One of the things that's so brilliant about Tampa is that it maintained the shock factor of the main character's perversions. I imagine some people wouldn't be able to stomach the details and the thought of the events of the book being something that could happen in real life, although I certainly hope that anyone who does read this book doesn't fall in the wrong direction and fail to recognise the criticisms and flaws of the main character, Celeste, and her actions. 

However, as hard as it is to stomach some of the sex scenes in the novel, it was also difficult to put this book down because I became so invested in Celeste's story and needed to know what would happen next; whether she would get caught, what would happen if/when she did, and how her life would pan out. 

Celeste's characterisation is undeniably the best thing about this novel, and Nutting's skill makes this book worth the read if you think you can handle the novel's graphic scenes involving minors.


Friday, 12 June 2015

Station Eleven - Emily St John Mandel // Book Review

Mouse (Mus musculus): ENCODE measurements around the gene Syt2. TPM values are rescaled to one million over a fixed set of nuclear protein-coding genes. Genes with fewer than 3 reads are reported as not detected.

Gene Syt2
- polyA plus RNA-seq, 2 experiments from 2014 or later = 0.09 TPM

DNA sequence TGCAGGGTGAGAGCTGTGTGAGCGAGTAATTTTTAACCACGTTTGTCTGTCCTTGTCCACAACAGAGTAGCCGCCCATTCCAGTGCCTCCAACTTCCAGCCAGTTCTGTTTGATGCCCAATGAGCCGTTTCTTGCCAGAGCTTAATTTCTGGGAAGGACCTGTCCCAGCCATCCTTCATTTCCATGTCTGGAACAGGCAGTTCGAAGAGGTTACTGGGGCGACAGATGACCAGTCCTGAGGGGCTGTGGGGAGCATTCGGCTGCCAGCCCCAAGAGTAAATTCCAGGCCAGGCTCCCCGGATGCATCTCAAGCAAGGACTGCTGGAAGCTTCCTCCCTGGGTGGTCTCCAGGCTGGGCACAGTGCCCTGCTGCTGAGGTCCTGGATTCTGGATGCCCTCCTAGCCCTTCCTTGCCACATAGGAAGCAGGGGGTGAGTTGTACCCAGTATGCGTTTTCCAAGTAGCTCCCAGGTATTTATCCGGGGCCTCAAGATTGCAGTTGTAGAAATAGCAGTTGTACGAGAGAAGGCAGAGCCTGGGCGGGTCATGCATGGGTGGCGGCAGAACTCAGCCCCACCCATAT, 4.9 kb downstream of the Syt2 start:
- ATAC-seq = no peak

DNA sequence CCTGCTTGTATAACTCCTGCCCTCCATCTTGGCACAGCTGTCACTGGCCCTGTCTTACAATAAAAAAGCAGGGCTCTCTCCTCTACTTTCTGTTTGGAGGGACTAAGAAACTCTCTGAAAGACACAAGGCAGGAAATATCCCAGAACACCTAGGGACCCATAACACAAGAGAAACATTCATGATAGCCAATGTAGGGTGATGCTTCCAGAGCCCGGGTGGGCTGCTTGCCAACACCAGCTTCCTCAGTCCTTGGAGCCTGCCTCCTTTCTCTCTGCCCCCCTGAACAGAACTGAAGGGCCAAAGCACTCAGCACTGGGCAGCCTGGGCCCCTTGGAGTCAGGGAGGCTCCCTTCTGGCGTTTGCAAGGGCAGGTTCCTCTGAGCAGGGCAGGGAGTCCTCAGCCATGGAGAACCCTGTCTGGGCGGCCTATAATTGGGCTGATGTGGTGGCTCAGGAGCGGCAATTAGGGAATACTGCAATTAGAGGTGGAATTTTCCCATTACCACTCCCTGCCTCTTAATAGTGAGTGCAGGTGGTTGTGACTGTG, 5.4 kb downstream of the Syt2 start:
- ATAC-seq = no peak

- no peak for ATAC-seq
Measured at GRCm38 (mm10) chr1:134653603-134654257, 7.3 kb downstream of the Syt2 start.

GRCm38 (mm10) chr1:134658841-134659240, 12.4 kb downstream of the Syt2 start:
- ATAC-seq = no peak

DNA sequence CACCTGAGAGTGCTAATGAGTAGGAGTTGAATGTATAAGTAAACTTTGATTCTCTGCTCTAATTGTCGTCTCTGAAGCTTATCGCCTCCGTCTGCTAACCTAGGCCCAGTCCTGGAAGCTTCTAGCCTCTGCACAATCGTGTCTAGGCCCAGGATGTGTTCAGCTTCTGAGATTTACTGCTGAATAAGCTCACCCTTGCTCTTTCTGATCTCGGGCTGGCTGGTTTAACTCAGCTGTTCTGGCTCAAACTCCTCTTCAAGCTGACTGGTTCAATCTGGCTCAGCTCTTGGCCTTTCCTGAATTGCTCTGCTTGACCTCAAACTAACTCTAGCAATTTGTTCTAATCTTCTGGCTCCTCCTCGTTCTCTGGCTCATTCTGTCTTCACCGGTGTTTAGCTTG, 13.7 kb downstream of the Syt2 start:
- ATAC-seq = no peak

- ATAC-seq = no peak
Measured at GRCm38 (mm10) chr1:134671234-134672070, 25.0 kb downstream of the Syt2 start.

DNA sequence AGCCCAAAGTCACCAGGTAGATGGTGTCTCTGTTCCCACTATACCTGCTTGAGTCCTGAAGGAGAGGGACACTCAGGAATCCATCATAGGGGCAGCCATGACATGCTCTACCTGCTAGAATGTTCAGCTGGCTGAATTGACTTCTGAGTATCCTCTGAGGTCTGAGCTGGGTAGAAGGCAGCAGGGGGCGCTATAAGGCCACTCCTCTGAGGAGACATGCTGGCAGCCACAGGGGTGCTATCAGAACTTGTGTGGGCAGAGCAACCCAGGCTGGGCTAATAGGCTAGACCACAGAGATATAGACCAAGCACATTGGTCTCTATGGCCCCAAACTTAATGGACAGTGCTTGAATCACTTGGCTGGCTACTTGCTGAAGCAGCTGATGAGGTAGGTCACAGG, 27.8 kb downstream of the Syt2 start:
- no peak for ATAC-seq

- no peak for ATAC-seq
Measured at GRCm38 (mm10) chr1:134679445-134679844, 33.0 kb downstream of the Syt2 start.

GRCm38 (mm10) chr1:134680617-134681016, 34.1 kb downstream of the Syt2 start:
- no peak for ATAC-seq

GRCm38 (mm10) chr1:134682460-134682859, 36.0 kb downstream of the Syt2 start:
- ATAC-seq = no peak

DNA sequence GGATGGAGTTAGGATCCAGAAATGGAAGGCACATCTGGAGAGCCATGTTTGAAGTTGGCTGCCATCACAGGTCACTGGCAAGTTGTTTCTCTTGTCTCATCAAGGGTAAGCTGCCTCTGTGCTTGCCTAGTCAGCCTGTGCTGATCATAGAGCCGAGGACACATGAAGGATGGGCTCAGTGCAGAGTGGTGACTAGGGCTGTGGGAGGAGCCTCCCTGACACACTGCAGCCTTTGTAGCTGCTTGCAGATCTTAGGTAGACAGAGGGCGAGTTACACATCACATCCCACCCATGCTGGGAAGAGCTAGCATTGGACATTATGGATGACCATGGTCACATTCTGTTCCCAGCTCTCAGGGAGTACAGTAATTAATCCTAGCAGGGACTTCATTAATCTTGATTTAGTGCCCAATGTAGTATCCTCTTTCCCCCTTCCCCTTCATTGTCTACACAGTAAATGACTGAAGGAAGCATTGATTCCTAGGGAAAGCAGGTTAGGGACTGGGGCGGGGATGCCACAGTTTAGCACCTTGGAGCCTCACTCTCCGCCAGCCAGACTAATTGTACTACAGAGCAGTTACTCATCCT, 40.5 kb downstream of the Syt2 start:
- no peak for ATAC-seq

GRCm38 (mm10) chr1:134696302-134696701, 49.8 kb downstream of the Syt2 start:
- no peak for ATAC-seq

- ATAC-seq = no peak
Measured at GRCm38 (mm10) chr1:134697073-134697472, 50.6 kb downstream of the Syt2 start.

Station Eleven
Emily St. John Mandel

This book wasn't what I'd expected it would be, but I can see why it's had all the acclaim that it has – I've used the image of what I believe is the US edition because I personally prefer it to the UK edition, and I feel like it better represents the story itself too.

I was really expecting this book to focus mainly on Kirsten, a young woman in a travelling symphony that performs music and Shakespeare after the Georgia Flu wipes out the majority of humanity. In a way, I was surprised (and a little bit disappointed) that it ended up focusing far more on Arthur Leander and a few of the people who were close to him – which includes Kirsten, as she was acting in King Lear with him when he died (that's not a spoiler – it's how the book begins!).